Like urban apartments, space comes at a premium in any Mini Cooper. The JCW Clubman might be the penthouse in this analogy, but still, from the center console to the door pockets to the rear seats, space is tight. To meet modern needs, Mini fixes a wireless smartphone charger in the armrest console instead of beneath the center stack or wedged into a pocket in the console. It’s adjustable so it firmly keeps the phone in place to charge, and it keeps the phone hidden from view and less likely to trigger distractions. That makes it easy to forget, too. And the largest phones might not fit. Those negatives notwithstanding, it’s a clever way to modernize the Mini while maintaining its traits. We’ll see if that carries over in the new generation of Mini cars.

The tester in top Iconic trim ($6,500) cost $50,395, including one of the few destination fees under $1,000. We appreciate you, BMW. Still, $50,000 can buy a lot more car, including the Genesis G70 with its 365-hp 3.3-liter twin-turbo V-6; a 315-hp Honda Civic Type R for $45,000; an underrated but awesome Toyota GR Corolla for the same price as the Type R but with AWD; a Nissan Z with a 400-hp V-6; a Ford Mustang GT and the list goes on. That’s the cost of quirk with the Clubman.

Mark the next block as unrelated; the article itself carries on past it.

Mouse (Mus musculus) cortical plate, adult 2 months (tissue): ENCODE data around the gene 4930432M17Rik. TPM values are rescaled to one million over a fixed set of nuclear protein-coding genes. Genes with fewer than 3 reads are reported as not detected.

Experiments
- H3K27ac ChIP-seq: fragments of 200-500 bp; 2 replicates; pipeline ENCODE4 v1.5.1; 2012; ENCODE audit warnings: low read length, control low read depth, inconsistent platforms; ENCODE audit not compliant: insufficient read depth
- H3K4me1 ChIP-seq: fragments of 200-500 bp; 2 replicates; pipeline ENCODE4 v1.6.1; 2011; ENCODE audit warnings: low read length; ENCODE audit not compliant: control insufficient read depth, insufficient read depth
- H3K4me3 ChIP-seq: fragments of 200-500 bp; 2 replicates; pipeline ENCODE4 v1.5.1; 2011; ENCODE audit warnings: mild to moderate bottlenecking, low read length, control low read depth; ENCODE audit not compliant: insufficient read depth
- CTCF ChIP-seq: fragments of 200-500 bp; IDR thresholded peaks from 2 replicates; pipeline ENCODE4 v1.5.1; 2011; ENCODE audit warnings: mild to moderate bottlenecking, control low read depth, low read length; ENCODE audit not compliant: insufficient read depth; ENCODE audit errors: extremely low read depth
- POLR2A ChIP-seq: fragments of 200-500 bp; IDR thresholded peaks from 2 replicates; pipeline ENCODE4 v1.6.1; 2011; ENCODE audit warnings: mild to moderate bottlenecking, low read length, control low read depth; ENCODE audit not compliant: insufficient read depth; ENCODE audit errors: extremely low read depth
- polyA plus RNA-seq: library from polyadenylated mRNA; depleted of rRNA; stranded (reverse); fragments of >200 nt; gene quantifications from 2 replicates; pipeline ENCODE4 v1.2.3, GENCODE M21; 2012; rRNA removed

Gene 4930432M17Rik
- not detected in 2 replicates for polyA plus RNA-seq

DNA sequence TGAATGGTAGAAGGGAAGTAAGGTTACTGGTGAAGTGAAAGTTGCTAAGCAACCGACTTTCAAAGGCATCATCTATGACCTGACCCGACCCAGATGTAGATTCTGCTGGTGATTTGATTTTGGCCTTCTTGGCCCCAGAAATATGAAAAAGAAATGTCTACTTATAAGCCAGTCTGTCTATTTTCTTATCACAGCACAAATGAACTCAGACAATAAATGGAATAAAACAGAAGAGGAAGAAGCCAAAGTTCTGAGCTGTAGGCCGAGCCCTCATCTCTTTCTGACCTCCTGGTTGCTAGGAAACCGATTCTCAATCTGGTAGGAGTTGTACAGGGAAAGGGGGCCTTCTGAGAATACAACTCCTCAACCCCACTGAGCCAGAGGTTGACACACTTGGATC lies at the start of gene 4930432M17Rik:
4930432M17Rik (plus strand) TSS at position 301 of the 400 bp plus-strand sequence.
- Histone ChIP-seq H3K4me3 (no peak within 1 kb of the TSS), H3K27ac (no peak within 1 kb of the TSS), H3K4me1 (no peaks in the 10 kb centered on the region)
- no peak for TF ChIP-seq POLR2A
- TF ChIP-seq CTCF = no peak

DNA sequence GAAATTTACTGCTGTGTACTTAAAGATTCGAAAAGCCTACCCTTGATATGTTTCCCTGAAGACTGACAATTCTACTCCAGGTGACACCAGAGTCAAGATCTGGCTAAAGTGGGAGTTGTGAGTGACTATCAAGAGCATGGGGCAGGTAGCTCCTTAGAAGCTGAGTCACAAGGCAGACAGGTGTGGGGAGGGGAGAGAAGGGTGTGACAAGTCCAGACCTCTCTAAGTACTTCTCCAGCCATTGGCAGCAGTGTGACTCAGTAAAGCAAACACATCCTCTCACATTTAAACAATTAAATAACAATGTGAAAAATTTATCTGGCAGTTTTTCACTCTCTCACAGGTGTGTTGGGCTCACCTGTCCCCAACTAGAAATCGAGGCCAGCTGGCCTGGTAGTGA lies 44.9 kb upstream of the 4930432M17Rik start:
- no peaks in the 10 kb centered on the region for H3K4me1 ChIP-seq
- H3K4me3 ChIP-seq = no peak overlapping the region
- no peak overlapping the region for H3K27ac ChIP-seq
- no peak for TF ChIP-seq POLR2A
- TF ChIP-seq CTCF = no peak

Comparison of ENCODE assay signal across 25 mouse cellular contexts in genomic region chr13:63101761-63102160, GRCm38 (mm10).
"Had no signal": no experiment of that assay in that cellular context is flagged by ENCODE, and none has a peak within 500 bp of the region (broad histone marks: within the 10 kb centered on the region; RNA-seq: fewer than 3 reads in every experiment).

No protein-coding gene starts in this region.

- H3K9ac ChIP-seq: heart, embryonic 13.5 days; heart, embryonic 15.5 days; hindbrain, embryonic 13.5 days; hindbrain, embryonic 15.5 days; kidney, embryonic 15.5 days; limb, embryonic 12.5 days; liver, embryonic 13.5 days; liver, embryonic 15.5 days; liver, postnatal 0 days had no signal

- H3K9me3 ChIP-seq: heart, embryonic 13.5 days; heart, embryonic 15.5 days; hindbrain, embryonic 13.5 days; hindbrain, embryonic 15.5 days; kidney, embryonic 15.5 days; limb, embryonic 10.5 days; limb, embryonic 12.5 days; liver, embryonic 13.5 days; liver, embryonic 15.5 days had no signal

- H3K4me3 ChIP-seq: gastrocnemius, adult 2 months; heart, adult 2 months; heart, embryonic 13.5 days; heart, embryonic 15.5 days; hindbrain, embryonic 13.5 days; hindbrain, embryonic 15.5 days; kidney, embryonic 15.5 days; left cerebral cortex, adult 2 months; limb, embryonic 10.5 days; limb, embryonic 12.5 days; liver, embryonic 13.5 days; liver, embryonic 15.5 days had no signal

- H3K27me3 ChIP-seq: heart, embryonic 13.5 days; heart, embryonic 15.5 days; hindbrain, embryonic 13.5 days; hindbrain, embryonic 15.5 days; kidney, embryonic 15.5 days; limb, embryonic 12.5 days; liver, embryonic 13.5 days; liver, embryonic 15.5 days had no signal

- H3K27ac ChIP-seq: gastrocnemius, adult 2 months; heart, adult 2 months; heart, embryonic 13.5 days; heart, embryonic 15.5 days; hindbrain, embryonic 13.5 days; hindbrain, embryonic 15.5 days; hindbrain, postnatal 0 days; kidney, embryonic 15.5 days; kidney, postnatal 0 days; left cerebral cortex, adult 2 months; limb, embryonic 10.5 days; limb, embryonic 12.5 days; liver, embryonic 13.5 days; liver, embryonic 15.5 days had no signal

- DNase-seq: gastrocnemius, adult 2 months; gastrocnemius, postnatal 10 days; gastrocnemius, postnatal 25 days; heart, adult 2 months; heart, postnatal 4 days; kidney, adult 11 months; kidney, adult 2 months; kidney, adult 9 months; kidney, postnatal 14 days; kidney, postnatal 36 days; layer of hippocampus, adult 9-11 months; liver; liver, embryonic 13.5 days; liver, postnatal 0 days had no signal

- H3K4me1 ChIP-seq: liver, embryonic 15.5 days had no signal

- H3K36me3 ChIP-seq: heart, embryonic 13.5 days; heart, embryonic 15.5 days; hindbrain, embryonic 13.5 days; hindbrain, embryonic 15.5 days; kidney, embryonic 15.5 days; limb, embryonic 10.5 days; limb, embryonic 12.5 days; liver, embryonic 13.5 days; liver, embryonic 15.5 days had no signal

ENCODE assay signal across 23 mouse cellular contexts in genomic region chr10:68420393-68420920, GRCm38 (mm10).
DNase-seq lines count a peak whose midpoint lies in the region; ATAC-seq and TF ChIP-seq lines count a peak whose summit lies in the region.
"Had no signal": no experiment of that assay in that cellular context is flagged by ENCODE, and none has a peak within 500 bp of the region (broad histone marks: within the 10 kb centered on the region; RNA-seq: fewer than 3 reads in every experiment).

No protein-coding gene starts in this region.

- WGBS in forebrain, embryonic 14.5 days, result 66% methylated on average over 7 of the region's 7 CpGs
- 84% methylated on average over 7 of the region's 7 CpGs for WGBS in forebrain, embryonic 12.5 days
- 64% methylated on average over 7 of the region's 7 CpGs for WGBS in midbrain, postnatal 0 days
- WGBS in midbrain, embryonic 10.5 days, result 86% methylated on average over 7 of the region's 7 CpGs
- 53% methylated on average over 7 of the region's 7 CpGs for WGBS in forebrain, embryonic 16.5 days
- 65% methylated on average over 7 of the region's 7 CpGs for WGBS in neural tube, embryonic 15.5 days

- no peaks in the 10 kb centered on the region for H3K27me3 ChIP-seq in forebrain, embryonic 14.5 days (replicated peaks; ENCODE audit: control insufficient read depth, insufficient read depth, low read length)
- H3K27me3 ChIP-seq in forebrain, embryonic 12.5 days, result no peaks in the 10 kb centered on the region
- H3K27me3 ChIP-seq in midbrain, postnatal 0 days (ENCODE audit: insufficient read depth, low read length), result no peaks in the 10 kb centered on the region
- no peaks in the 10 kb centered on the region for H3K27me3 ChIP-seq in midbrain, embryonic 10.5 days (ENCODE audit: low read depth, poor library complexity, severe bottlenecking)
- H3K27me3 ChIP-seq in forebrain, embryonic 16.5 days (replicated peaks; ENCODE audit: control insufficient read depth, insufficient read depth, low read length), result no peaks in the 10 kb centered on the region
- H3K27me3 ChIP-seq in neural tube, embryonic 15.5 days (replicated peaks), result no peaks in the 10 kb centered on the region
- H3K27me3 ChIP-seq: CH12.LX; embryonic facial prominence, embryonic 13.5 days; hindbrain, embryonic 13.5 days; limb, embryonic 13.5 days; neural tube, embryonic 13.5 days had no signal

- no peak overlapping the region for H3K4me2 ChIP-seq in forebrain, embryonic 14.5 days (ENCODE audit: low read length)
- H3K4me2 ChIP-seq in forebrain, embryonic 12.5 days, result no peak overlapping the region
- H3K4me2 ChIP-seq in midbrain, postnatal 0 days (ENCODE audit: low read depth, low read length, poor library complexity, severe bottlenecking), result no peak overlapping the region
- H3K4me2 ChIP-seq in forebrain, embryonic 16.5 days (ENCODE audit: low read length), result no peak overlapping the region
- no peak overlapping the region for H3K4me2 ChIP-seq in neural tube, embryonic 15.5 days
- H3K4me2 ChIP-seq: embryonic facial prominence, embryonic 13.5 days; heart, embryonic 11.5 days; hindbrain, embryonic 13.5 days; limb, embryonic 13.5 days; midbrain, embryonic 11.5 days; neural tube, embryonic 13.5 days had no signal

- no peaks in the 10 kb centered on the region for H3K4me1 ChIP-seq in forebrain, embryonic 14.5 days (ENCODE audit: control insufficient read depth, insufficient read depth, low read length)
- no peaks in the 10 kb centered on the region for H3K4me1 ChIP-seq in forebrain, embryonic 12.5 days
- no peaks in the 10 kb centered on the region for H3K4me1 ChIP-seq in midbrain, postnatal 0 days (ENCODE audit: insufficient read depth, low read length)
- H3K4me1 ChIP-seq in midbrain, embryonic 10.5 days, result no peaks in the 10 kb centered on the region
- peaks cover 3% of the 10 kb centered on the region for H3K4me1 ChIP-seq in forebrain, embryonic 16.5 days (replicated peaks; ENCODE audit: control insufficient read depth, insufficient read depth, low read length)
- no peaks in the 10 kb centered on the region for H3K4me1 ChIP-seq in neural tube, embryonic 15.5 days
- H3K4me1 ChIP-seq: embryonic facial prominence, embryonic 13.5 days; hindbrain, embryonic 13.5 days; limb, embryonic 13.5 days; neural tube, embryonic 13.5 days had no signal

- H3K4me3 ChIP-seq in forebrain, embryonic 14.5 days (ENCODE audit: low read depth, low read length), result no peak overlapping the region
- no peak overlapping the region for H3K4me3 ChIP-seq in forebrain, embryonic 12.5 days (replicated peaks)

The Clubman promises more roominess than other hot hatches, has six doors instead of five, and has a wagon-like vibe, but it’s a big ask in a performance pool that includes hatchbacks, muscle cars, and classic sport coupes. On the flip side, it’s so tootin’ cute and it oozes fun, begging to be played with like a puppy. There’s really no other car on the road like the JCW Clubman, and after this year there won’t be any new ones on dealer lots.

Image Source: Jonathan Weiss / Shutterstock